|The benchmark publication by the National Heart, Lung, and Blood Institute, Guidelines for the Diagnosis and Management of Asthma, translates advances in scientific understanding into practical strategies for asthma care.|
Rates of asthma as well as the burden of this chronic disease are increasing, despite important advances in research. This paradox raises two distinct issues: the increase in asthma over the last 15 years, and the continuing hardships for those who already have the disease.
|Why are rates of asthma increasing? Why is the burden of asthma still so great?|
If there have been breakthroughs in understanding the mechanisms of the disease, why are rates of asthma increasing? One key reason is that the cause of the asthma epidemic in the United States, which is also affecting most industrialized countries, is not known. Further research is needed to clarify the genetic basis of susceptibility to asthma, and the biologic mechanisms that explain the interactions of susceptibility and other factors, such as environmental exposures, that lead to asthma. While this basic research requires additional emphasis, we also need to proceed with testing possible approaches to prevent asthma based hypotheses derived from basic and epidemiological studies. Both basic research and prevention trials can help identify promising strategies to prevent the disease from occurring in the first place.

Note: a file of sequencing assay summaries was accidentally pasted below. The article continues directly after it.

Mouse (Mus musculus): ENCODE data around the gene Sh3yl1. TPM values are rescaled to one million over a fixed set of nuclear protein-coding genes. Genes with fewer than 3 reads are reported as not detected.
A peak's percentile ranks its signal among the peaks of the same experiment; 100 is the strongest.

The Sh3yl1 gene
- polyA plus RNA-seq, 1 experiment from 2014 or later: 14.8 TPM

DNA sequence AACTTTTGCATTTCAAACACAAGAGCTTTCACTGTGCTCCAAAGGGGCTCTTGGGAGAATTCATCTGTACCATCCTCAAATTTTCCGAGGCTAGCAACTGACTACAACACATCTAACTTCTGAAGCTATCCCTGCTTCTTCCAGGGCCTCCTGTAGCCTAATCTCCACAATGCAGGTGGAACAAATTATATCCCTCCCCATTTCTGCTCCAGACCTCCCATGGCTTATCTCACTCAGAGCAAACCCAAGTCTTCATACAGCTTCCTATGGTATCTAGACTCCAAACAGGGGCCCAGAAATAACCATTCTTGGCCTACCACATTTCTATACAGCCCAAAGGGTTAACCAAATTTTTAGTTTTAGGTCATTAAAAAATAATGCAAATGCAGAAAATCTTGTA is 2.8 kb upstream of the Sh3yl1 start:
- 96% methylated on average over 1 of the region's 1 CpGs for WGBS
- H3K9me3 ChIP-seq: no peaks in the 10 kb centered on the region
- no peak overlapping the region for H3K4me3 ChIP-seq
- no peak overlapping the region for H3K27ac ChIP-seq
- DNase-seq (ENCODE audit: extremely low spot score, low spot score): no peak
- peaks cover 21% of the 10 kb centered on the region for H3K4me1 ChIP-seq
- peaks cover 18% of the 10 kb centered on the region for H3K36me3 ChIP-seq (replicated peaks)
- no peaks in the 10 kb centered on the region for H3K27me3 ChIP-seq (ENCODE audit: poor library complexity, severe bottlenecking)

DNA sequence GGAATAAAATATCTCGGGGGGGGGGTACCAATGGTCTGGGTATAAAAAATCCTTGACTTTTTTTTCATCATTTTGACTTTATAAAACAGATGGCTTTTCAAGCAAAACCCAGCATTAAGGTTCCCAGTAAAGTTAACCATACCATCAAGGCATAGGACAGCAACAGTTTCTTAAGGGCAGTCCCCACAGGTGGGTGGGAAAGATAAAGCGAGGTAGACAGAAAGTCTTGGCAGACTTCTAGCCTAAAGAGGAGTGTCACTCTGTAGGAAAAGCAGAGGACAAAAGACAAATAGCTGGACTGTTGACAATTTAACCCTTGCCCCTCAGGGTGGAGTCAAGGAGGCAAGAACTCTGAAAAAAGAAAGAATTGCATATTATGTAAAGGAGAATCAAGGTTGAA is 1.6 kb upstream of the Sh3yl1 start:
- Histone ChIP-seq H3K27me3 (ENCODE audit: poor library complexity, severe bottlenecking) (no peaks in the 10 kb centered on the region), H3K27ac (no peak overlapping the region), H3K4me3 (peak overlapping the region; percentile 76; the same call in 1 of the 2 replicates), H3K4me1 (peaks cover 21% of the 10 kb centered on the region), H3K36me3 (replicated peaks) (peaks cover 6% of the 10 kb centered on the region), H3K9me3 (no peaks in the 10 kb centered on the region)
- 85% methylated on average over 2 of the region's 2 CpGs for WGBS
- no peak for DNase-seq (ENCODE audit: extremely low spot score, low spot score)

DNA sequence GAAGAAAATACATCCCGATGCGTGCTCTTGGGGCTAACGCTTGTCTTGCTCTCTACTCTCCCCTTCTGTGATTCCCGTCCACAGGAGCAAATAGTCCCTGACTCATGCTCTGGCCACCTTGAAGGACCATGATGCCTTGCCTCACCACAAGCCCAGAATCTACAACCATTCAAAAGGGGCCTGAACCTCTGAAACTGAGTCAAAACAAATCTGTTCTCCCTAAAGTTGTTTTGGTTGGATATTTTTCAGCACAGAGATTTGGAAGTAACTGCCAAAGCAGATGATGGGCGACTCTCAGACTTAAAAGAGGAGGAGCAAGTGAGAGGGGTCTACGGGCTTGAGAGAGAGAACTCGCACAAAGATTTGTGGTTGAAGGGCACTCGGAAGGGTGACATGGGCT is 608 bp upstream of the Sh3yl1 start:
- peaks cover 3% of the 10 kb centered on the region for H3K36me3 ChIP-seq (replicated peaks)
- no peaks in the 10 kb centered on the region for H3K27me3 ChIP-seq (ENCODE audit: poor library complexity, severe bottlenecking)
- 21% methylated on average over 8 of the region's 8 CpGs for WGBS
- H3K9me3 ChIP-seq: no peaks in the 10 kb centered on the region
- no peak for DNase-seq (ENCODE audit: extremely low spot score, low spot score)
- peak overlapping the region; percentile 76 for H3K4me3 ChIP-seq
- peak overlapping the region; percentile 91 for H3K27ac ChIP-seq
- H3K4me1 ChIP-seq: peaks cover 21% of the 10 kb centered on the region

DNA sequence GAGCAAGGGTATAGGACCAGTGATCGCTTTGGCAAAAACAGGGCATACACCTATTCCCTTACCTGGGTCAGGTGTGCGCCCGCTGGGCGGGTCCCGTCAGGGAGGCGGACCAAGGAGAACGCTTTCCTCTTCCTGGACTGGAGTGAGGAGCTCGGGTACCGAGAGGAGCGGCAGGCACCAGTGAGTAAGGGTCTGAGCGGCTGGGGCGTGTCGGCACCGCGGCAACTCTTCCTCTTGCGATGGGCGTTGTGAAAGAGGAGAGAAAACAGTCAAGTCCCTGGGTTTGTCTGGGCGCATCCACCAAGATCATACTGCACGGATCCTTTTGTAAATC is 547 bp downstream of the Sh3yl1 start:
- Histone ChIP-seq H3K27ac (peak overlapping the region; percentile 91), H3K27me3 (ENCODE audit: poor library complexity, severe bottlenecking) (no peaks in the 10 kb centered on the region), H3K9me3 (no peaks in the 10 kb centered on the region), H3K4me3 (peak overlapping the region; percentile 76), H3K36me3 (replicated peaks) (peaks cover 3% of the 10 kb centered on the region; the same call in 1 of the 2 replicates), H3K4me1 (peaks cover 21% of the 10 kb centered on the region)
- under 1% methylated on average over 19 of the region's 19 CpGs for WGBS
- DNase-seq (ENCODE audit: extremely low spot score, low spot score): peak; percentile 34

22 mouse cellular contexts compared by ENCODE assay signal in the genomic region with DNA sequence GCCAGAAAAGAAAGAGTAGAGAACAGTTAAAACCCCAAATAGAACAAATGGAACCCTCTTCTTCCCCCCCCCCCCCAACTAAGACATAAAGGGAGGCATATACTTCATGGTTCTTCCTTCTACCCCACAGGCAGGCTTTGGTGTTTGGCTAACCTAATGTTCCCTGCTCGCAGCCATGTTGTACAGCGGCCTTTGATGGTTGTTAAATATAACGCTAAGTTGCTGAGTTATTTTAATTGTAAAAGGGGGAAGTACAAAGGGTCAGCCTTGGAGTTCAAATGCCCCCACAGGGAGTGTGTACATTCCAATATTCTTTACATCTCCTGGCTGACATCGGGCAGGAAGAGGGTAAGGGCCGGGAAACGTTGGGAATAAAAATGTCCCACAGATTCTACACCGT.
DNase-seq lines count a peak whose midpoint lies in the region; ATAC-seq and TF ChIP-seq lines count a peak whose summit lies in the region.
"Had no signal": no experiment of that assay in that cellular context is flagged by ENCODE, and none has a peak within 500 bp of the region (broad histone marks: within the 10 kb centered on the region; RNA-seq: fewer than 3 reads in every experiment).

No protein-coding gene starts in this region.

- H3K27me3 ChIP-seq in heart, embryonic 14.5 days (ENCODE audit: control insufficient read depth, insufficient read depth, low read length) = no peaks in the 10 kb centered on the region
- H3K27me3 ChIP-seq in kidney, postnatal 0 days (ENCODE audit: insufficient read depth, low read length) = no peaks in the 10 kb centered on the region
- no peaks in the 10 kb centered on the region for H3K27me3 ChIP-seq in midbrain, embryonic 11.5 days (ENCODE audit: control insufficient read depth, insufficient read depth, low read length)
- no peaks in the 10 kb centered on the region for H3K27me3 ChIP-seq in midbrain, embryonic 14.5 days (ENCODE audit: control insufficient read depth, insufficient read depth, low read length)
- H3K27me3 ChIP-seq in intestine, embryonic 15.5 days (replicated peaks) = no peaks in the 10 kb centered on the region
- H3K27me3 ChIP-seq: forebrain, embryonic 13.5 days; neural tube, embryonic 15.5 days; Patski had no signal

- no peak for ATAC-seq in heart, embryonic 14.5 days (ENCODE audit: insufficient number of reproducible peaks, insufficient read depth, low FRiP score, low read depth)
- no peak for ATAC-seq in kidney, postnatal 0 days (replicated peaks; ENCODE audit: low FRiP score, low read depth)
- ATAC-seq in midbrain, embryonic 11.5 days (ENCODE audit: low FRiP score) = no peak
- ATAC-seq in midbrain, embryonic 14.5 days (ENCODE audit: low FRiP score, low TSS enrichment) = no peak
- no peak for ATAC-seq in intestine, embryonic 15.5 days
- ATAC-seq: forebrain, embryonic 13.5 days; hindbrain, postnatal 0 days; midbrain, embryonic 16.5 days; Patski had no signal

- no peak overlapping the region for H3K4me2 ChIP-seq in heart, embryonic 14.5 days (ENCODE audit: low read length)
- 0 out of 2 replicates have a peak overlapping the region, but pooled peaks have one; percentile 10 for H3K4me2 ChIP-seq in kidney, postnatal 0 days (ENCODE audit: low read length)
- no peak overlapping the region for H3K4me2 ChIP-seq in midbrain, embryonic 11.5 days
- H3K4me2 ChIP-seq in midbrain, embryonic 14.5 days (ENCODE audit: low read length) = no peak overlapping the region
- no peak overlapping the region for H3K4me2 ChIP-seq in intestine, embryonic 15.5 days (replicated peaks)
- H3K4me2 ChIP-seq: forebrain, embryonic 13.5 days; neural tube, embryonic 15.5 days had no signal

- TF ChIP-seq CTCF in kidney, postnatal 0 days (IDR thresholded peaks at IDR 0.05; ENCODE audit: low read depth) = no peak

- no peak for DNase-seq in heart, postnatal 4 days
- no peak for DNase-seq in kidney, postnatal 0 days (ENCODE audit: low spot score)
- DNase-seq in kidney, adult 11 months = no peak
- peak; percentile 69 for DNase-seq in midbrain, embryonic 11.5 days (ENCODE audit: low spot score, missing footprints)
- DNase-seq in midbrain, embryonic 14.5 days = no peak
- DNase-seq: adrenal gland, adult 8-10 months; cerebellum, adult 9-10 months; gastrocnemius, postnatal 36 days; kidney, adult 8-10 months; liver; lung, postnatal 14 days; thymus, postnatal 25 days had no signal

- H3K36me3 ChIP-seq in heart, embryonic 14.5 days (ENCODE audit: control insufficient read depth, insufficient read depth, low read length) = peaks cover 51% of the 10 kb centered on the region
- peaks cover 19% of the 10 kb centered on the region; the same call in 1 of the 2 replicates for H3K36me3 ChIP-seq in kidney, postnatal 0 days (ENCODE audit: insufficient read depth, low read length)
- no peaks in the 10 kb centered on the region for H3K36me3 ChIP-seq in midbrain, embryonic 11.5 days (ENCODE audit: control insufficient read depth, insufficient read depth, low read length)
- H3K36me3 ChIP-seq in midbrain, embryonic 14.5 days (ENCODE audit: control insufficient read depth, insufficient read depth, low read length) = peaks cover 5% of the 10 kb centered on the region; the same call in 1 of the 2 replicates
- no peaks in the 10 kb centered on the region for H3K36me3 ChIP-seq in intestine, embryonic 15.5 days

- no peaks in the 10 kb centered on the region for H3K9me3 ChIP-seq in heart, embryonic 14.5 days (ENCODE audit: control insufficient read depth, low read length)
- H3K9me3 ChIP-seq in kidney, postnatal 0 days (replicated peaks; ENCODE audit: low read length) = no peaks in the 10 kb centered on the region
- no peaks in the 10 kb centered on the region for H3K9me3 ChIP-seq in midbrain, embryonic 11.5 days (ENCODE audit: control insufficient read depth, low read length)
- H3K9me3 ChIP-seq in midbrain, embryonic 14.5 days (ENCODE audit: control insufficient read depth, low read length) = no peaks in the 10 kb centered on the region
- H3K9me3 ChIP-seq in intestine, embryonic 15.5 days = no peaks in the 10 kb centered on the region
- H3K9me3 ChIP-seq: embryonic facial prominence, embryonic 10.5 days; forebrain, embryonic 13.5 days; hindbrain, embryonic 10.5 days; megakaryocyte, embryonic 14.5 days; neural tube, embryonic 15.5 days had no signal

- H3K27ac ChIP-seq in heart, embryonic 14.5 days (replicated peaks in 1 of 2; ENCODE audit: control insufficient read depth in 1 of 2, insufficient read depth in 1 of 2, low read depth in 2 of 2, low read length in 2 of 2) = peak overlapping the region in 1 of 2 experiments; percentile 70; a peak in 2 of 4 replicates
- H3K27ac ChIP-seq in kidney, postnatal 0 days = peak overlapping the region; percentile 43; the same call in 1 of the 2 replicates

If the tools exist to manage asthma more effectively, why is the burden of asthma still so great ? Although progress has been achieved in professional and patient education in the past decade, and research has shown that effective medical management and patient education reduces the use of emergency services and improves quality of life, many health care professionals and people with asthma are not making use of the Guidelines (60, 61, 62, 63). Various outstanding programs supported by federal and private funds have helped foster needed changes in medical practice and patient behavior, but these need to be evaluated in a greater variety of settings and implemented on a larger scale in order to have national impact. Populations and neighborhoods experiencing the greatest burden of disease often lack access to high quality medical care, including adequate education about asthma manag e ment and sufficient medications and equipment (24, 62, 64). Poor housing and environmental conditions make it difficult to control exposures that worsen asthma . In addition, lack of asthma surveillance at the State and local levels hampers public health efforts to direct quality health care toward the most severely affected populations.